- Aquinas on the Metaphysics of the Hypostatic Union by Michael Gorman
This volume explores Thomas Aquinas's metaphysical account of the Incarnation, in which Jesus Christ is understood to be one person with two distinct natures. Gorman helpfully begins with an overview of the dogmatic determinations established by the early Church's ecumenical councils; these framed the parameters (and limits) within which theologians could develop their metaphysical accounts of the hypostatic union and remain orthodox. Coupled with this dogmatic framework is the more proximate tradition of Christology articulated in the Sentences of Peter Lombard, wherein three Christological "tendencies" are advanced: assumptus homo, subsistence, and habitus. Without addressing the particulars of each tendency, Gorman notes that Thomas, like most of his contemporaries, prefers the second (subsistence theory) over the others, and it is the task of Thomas's metaphysics of the Incarnation to explain what is involved in that approach. The success of Thomas's project is not always clear insofar as he leaves undeveloped or opaque what some would desire to be clearer or more definitive. Gorman's project, then, attempts to be both historically accurate and speculative and, in both cases, as intellectually honest as possible.
The first chapter addresses Thomas's understanding of "person" and "nature." The usual catalog of associated metaphysical terms (e.g., "hypostasis," "suppositum," "res naturae," "substance") emerging from the classical Boethian definition of "person" comes to the fore. Here, Gorman makes a rather peculiar claim regarding Aristotle's notion of "second substance": "'second substance' means approximately the same thing as 'nature' (this is the sense of substance that is at work in a phrase like 'consubstantial with the Father')" (15). It is far from evident, however, that the όμοουσιος is the same as Aristotelian "second substance," for the reason that the latter relates to first substance as a species or a genus (i.e., a universal) does to a particular subject (i.e., ύποκείμενον). But what sense does it make to say that the "nature" of God is a universal or a species? Would that be to imply that the Father, Son, and Holy Spirit stand as individuals (first substances?) within the same species, or even species within the same genus of deity? The first option would result in polytheism, the second in absurdity.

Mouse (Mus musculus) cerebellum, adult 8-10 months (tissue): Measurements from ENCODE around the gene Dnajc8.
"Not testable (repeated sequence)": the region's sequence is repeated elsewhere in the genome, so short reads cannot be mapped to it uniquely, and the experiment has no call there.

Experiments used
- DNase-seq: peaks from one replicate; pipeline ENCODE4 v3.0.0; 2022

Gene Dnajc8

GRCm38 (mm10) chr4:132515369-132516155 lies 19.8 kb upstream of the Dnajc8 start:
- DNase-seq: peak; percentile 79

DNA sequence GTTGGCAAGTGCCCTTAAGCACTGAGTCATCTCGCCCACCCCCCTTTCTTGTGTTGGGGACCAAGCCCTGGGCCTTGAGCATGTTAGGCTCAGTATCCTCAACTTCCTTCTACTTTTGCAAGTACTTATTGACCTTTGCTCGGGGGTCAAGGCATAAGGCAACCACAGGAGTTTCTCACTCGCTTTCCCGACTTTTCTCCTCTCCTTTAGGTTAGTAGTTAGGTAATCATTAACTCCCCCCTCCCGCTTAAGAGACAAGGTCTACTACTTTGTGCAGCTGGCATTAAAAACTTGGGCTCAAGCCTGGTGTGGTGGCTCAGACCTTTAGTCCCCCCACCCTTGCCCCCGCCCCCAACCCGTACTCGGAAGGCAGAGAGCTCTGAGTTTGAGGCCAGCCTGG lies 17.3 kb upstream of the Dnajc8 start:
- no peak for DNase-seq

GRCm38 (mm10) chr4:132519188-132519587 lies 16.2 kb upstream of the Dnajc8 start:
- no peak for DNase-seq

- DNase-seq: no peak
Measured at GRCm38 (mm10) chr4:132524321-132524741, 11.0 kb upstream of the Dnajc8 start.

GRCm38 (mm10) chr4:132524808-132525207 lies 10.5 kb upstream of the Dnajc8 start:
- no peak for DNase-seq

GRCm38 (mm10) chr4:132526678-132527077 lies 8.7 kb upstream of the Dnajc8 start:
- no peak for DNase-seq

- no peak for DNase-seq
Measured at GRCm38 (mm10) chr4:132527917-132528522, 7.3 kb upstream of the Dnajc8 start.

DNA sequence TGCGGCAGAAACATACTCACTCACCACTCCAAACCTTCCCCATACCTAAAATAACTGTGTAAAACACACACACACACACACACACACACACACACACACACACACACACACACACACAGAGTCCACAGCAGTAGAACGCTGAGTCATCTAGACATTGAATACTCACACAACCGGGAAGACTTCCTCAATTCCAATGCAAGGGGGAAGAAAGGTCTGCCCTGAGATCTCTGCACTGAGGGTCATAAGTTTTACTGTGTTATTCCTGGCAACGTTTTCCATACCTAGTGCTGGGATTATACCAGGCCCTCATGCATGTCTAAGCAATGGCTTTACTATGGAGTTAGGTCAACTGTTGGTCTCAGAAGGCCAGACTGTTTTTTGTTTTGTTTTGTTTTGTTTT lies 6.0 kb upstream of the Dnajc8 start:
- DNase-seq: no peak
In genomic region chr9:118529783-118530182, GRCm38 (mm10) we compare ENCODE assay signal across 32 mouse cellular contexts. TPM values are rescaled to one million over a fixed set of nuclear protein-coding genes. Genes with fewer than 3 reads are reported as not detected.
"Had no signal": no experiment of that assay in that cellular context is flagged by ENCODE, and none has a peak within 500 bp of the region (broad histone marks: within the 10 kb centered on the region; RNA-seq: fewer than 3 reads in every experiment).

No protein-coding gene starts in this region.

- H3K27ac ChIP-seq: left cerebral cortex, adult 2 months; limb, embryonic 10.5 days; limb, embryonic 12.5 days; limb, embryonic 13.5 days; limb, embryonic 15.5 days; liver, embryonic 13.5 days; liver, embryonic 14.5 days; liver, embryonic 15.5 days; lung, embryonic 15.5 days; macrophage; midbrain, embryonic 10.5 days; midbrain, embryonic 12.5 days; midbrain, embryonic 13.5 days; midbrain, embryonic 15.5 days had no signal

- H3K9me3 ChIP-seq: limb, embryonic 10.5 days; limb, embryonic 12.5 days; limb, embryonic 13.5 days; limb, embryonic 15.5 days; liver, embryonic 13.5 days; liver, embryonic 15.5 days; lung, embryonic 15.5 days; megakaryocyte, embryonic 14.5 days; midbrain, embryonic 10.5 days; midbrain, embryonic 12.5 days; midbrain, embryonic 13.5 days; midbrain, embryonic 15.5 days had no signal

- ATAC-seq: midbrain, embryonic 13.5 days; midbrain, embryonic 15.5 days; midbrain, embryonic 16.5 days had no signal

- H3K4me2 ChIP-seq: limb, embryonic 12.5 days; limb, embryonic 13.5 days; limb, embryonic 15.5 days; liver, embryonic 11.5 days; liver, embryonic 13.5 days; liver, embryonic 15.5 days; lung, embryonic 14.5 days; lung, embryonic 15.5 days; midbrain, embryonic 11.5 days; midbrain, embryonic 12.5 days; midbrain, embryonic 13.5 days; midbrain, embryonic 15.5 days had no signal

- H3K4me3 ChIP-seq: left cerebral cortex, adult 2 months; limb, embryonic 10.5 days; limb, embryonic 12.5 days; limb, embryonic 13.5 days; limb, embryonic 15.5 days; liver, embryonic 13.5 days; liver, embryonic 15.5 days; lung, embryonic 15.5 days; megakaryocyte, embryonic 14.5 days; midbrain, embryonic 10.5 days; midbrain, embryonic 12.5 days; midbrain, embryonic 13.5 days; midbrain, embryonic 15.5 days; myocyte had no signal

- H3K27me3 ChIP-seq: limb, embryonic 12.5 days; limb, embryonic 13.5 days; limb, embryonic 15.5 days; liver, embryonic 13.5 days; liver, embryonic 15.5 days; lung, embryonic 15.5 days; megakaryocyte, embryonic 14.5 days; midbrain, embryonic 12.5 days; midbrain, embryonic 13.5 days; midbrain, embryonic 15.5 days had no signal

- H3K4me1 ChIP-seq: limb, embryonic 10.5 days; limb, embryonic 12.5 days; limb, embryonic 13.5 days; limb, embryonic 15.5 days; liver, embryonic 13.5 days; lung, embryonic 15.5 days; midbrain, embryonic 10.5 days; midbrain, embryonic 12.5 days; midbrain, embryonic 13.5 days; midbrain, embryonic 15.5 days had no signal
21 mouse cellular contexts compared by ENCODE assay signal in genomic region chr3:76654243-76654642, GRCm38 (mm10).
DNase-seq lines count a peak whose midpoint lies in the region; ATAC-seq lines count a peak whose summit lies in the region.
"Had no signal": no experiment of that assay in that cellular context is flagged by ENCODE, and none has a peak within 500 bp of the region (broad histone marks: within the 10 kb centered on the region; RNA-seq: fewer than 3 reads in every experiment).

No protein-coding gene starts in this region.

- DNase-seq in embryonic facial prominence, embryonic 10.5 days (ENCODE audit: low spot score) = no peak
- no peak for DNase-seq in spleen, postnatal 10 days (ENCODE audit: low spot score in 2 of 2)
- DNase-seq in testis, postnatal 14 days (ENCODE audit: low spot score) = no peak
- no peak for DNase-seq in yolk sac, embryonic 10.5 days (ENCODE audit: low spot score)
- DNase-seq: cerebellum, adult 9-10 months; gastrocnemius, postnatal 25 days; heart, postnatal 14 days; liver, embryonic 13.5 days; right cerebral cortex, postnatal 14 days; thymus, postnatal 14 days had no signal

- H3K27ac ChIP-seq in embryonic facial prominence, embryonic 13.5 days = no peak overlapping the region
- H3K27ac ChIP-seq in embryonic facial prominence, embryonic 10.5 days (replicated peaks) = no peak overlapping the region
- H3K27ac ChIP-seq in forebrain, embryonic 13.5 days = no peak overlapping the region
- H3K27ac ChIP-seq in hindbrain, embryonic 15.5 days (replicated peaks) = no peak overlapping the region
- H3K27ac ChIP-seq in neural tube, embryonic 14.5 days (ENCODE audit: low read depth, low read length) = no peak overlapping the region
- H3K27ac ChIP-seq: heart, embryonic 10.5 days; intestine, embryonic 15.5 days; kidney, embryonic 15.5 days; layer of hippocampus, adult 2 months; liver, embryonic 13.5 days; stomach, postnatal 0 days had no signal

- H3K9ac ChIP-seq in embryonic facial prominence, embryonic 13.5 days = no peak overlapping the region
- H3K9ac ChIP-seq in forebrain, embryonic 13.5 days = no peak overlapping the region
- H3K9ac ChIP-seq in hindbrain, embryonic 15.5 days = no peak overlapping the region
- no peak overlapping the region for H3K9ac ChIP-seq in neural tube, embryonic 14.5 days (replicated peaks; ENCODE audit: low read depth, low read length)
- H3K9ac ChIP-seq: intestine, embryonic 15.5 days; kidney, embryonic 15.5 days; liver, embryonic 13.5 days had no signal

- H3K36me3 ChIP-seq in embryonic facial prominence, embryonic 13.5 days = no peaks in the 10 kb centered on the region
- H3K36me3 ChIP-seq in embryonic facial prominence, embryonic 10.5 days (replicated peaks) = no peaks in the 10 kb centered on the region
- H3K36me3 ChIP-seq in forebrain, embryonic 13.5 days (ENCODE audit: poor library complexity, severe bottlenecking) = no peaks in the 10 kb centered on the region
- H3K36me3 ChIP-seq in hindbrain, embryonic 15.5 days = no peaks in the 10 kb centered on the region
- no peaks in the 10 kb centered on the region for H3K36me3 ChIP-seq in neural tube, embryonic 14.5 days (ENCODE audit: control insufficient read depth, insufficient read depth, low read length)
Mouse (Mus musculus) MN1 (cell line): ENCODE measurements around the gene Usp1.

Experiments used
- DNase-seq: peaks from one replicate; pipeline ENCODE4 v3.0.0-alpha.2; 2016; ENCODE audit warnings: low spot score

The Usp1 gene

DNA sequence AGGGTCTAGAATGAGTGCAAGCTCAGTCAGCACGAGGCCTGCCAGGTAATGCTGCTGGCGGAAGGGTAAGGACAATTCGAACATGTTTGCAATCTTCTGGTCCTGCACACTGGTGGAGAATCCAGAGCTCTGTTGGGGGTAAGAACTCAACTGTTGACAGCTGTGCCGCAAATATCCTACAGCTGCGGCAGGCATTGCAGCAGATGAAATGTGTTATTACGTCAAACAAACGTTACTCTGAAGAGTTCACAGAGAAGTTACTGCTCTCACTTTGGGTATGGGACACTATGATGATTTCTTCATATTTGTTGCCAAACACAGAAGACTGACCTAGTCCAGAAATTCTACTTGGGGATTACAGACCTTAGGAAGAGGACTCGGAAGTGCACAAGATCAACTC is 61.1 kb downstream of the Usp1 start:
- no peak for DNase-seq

Be that as it may, the remainder of the chapter elucidates Thomas's account of substance, which has four determining features—the most important of which is "subsistence," followed by "individuality," "substanding," and "unity." Accordingly, if a person is a special kind of substance, persons too will enjoy these same four characteristic marks of substance. Given that a "person" is a substance of a peculiar kind of nature, Gorman treats what "nature" means for Thomas. Though said in many ways, the relevant form of "nature" in discussions of personhood is "substantial nature," which functions [End Page 309] as a supposit-grounder: that in virtue of which something subsists as a suppositum. Moreover, a substantial nature makes something subsist by making it to be a subsisting thing of a certain kind.
Chapter 2 relates Thomas's metaphysical understanding of (personal) substances to the dynamics involved in the Incarnation itself. As a nature is that whereby something subsists as a certain kind of thing, to say that Christ has two natures is to say that Christ subsists as both divine and human. Moreover, as natures are principles of operations, insofar as Christ acts through his human nature (e.g., healing, suffering), the divine person himself undertakes these actions. Gorman helpfully draws attention to a special sense in which it is said that Christ assumes a "human nature." "Human nature" as such only pertains to that which is proper to being a human, namely, a "rational animal." Yet, within a human being there is more than just "rational animal," since human beings enjoy a variety of accidental features and particular determinations that emerge from their human nature. This latter, broader category is what Gorman calls "human reality" (45). He suggests...